I know a businessman who has received a LOT of mileage off of using "Dr." and "Ph.D." with his name - in fact he puts it front and center. However, it turns out that he never had more than two years of undergraduate work. Is there any teeth behind either of these titles, or is it just a matter of how many you can deceive for how long?

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    Could you specify which countries you are interested in? In some countries, using a doctoral title without actually having it is a severe offense, while in others, that may be handled differently. Commented Jun 2, 2015 at 19:54
  • In his case, there were obviously "no teeth" behind the titles, and it was just a matter of deception. But this is not the case for most people with the title of Dr. So-and-so.
    – pjs36
    Commented Jun 2, 2015 at 20:17
  • Please provide more context to narrow down the question a bit and enable a single, objectively evaluable answer. What country? What field/discipline? Are you asking about legal aspects, social aspects, or something else? What research have you done?
    – D.W.
    Commented Jun 2, 2015 at 22:53
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    I am somewhat confused why this question has been closed. Is this really broader than many other questions we have here?
    – xLeitix
    Commented Jun 3, 2015 at 13:40
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5 Answers 5


I know a businessman who has received a LOT of mileage off of using "Dr" and "PhD" with his name

I don't know which country we are talking about, but at least in Austria, Germany, and Switzerland "Dr." is a protected title, and pretending you have one when you don't is a criminal offence. In Austria, for instance, this is part of federal law (see also the Bundesgesetzbuch). I would assume that PhD is also a protected title in the US and Great Britain.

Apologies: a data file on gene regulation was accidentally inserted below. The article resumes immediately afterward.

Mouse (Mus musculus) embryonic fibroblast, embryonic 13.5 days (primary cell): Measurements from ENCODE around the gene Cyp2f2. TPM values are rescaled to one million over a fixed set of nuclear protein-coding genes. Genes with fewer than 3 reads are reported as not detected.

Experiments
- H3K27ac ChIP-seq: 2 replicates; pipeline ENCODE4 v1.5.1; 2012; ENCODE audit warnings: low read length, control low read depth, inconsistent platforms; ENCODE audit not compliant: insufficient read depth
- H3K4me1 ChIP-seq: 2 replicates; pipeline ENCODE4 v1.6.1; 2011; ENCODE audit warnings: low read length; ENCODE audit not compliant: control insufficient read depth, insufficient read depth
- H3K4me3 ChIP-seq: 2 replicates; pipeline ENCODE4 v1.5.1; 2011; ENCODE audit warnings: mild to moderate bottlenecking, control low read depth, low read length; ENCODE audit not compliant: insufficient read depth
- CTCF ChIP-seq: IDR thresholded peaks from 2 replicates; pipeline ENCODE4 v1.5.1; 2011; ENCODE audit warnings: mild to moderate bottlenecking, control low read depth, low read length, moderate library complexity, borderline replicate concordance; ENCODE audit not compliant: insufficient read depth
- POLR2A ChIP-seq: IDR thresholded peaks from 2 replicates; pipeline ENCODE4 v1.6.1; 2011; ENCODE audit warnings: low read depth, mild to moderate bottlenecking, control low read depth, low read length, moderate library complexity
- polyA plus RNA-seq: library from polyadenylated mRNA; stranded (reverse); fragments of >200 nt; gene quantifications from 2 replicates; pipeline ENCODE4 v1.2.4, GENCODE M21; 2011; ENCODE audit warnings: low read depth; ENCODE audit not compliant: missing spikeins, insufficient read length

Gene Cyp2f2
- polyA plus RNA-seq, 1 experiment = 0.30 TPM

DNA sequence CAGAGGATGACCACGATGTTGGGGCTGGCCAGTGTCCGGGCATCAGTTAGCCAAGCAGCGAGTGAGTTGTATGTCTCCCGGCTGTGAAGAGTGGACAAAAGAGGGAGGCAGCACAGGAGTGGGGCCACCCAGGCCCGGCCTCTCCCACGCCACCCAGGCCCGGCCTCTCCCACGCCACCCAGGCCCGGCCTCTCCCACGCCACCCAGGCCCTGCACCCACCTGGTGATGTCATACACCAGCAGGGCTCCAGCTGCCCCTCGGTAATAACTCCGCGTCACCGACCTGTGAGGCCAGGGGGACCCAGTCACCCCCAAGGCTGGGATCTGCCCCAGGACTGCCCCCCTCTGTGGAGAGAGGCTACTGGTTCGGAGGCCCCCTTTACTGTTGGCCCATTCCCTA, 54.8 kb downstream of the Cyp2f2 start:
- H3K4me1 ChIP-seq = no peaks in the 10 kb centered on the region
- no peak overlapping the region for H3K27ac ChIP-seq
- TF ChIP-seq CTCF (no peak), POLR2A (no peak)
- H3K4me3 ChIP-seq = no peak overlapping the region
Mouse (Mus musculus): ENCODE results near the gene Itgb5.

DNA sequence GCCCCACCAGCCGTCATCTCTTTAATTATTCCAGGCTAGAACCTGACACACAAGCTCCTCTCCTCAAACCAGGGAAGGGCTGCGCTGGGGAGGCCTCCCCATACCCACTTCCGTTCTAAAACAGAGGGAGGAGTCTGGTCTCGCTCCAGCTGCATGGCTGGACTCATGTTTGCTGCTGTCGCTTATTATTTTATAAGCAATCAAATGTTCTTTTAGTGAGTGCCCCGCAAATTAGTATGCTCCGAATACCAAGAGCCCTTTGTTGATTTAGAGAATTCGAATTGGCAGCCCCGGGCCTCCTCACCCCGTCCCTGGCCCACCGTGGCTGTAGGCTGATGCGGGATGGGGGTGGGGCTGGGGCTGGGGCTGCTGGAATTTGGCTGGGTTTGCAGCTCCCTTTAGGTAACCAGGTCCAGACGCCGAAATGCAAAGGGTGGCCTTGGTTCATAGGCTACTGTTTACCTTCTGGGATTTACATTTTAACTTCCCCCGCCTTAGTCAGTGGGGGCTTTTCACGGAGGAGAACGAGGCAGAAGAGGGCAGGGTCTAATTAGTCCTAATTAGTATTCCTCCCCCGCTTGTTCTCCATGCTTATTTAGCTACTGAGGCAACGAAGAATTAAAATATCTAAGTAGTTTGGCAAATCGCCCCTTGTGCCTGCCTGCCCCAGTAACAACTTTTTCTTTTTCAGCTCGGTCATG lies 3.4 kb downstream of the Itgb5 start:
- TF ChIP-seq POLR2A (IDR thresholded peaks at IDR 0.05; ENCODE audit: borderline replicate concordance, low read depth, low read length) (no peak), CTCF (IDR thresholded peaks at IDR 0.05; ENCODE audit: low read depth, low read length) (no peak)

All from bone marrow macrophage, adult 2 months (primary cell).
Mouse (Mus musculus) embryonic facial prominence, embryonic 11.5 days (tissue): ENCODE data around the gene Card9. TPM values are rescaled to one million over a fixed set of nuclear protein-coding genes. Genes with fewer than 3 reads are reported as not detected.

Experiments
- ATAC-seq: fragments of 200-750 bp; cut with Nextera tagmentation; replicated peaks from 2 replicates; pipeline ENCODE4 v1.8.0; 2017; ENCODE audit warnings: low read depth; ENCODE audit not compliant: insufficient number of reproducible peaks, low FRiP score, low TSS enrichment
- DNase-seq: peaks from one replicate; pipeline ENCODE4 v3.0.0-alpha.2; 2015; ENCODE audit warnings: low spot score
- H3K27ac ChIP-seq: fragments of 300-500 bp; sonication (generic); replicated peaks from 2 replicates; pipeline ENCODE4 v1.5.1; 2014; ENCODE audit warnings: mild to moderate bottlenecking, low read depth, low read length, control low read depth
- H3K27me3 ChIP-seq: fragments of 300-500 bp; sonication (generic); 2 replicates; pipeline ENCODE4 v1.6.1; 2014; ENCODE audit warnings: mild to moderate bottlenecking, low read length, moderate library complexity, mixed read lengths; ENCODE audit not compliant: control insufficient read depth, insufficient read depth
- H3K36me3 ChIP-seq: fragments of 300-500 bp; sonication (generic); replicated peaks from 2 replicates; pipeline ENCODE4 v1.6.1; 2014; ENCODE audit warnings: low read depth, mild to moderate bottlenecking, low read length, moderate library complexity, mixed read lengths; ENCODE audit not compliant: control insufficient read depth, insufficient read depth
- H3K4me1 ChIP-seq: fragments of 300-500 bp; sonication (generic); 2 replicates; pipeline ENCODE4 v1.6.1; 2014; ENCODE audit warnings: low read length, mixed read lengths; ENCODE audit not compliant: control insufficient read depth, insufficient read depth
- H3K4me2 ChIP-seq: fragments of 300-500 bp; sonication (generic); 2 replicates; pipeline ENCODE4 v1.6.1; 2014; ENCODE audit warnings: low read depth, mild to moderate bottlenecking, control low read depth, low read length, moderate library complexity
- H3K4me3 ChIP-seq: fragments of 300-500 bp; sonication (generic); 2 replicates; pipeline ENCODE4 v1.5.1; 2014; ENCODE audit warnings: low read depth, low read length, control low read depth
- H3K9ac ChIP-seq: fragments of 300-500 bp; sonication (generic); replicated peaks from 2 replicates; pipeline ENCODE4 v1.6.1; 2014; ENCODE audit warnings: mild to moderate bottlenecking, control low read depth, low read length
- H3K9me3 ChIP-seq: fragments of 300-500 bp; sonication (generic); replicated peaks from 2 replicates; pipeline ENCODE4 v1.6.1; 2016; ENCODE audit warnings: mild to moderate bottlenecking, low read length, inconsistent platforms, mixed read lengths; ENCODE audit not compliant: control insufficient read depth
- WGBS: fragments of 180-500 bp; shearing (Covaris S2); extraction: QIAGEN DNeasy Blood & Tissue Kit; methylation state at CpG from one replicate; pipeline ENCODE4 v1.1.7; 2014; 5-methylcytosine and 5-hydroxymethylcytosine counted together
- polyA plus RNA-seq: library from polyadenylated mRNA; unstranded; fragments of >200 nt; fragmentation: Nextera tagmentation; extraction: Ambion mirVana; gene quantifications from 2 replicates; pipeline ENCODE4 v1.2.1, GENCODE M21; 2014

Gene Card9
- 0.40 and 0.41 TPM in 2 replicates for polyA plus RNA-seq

However, note that this law explicitly only covers "pretending to have a doctoral degree", which leaves some wiggle room. For instance, there is an notorious Austrian bus company called "Dr. Richard", where the "Dr." are officially just the initials of the name of the owner (Dragan Richard).

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    It's not protected at all in the US to use Dr. or PhD. It would be a crime to practice medicine w/o a license which requires an MD, DO, DC, DDS, etc., and it would probably be fraud to represent yourself has having a PhD for a position that required it. But just going around calling yourself Dr. Big Shot is not a crime here as far as I know.
    – Bill Barth
    Commented Jun 2, 2015 at 20:50
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    @BillBarth If he's using it to further his business, it might fall under false advertising. Though I have no idea what kind of enforcement or penalties there are or what it would take to fall under that.
    – Roger Fan
    Commented Jun 2, 2015 at 21:08